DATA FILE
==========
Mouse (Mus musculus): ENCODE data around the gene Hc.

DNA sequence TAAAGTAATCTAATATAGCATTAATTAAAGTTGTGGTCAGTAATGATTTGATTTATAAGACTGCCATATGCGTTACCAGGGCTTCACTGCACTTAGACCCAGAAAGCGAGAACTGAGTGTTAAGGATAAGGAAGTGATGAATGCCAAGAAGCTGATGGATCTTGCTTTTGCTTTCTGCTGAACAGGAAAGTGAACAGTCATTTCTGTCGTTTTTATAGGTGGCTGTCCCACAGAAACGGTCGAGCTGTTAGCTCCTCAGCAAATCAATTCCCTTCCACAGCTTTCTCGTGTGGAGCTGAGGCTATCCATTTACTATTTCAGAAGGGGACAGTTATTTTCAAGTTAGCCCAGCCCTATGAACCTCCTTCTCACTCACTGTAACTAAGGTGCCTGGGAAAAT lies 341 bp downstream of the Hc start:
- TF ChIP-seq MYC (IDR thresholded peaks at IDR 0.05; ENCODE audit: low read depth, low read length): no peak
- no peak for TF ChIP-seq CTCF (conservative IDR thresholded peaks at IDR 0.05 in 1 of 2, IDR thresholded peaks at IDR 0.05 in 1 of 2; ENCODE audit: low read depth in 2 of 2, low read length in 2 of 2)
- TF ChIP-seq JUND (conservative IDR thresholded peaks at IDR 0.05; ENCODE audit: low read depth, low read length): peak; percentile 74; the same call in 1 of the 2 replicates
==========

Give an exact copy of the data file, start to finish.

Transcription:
Mouse (Mus musculus): ENCODE data around the gene Hc.

DNA sequence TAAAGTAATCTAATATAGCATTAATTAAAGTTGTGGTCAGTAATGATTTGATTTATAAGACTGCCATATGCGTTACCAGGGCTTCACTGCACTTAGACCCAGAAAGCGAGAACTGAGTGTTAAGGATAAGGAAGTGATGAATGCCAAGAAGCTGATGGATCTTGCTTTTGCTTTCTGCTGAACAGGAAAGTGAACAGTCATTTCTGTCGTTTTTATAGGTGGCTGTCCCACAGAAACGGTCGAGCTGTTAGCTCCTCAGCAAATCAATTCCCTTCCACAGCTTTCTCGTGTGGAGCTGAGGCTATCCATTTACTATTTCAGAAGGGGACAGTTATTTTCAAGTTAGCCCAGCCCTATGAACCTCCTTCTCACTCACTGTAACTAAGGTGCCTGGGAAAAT lies 341 bp downstream of the Hc start:
- TF ChIP-seq MYC (IDR thresholded peaks at IDR 0.05; ENCODE audit: low read depth, low read length): no peak
- no peak for TF ChIP-seq CTCF (conservative IDR thresholded peaks at IDR 0.05 in 1 of 2, IDR thresholded peaks at IDR 0.05 in 1 of 2; ENCODE audit: low read depth in 2 of 2, low read length in 2 of 2)
- TF ChIP-seq JUND (conservative IDR thresholded peaks at IDR 0.05; ENCODE audit: low read depth, low read length): peak; percentile 74; the same call in 1 of the 2 replicates